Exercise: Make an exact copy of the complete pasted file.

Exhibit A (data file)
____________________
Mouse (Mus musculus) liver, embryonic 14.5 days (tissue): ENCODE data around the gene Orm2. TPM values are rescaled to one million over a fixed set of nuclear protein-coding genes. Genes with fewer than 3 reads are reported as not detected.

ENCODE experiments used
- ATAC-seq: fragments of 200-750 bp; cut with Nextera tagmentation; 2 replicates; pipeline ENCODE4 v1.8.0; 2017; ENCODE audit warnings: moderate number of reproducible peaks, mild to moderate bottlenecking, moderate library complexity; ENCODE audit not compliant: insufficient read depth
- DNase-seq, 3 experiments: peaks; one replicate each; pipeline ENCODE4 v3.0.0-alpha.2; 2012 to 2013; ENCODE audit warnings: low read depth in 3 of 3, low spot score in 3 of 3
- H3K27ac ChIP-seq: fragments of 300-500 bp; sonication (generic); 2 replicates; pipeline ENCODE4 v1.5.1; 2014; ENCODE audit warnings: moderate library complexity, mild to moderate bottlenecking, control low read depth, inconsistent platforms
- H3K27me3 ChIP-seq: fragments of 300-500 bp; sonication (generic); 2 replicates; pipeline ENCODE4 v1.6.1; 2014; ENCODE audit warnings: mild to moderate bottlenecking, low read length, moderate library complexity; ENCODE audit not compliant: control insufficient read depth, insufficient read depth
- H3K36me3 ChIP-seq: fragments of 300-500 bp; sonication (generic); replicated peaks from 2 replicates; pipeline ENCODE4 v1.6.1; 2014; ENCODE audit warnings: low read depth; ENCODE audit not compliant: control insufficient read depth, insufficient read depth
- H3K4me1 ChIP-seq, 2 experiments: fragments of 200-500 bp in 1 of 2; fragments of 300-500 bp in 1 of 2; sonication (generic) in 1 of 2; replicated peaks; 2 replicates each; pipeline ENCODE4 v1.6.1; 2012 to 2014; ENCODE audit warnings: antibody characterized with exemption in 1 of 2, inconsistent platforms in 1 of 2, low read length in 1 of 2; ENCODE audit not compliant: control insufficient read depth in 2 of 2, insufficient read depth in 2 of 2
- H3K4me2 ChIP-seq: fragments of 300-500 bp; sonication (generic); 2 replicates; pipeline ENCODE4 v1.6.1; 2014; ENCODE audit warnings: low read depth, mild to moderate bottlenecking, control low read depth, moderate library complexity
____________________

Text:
Mouse (Mus musculus) liver, embryonic 14.5 days (tissue): ENCODE data around the gene Orm2. TPM values are rescaled to one million over a fixed set of nuclear protein-coding genes. Genes with fewer than 3 reads are reported as not detected.

ENCODE experiments used
- ATAC-seq: fragments of 200-750 bp; cut with Nextera tagmentation; 2 replicates; pipeline ENCODE4 v1.8.0; 2017; ENCODE audit warnings: moderate number of reproducible peaks, mild to moderate bottlenecking, moderate library complexity; ENCODE audit not compliant: insufficient read depth
- DNase-seq, 3 experiments: peaks; one replicate each; pipeline ENCODE4 v3.0.0-alpha.2; 2012 to 2013; ENCODE audit warnings: low read depth in 3 of 3, low spot score in 3 of 3
- H3K27ac ChIP-seq: fragments of 300-500 bp; sonication (generic); 2 replicates; pipeline ENCODE4 v1.5.1; 2014; ENCODE audit warnings: moderate library complexity, mild to moderate bottlenecking, control low read depth, inconsistent platforms
- H3K27me3 ChIP-seq: fragments of 300-500 bp; sonication (generic); 2 replicates; pipeline ENCODE4 v1.6.1; 2014; ENCODE audit warnings: mild to moderate bottlenecking, low read length, moderate library complexity; ENCODE audit not compliant: control insufficient read depth, insufficient read depth
- H3K36me3 ChIP-seq: fragments of 300-500 bp; sonication (generic); replicated peaks from 2 replicates; pipeline ENCODE4 v1.6.1; 2014; ENCODE audit warnings: low read depth; ENCODE audit not compliant: control insufficient read depth, insufficient read depth
- H3K4me1 ChIP-seq, 2 experiments: fragments of 200-500 bp in 1 of 2; fragments of 300-500 bp in 1 of 2; sonication (generic) in 1 of 2; replicated peaks; 2 replicates each; pipeline ENCODE4 v1.6.1; 2012 to 2014; ENCODE audit warnings: antibody characterized with exemption in 1 of 2, inconsistent platforms in 1 of 2, low read length in 1 of 2; ENCODE audit not compliant: control insufficient read depth in 2 of 2, insufficient read depth in 2 of 2
- H3K4me2 ChIP-seq: fragments of 300-500 bp; sonication (generic); 2 replicates; pipeline ENCODE4 v1.6.1; 2014; ENCODE audit warnings: low read depth, mild to moderate bottlenecking, control low read depth, moderate library complexity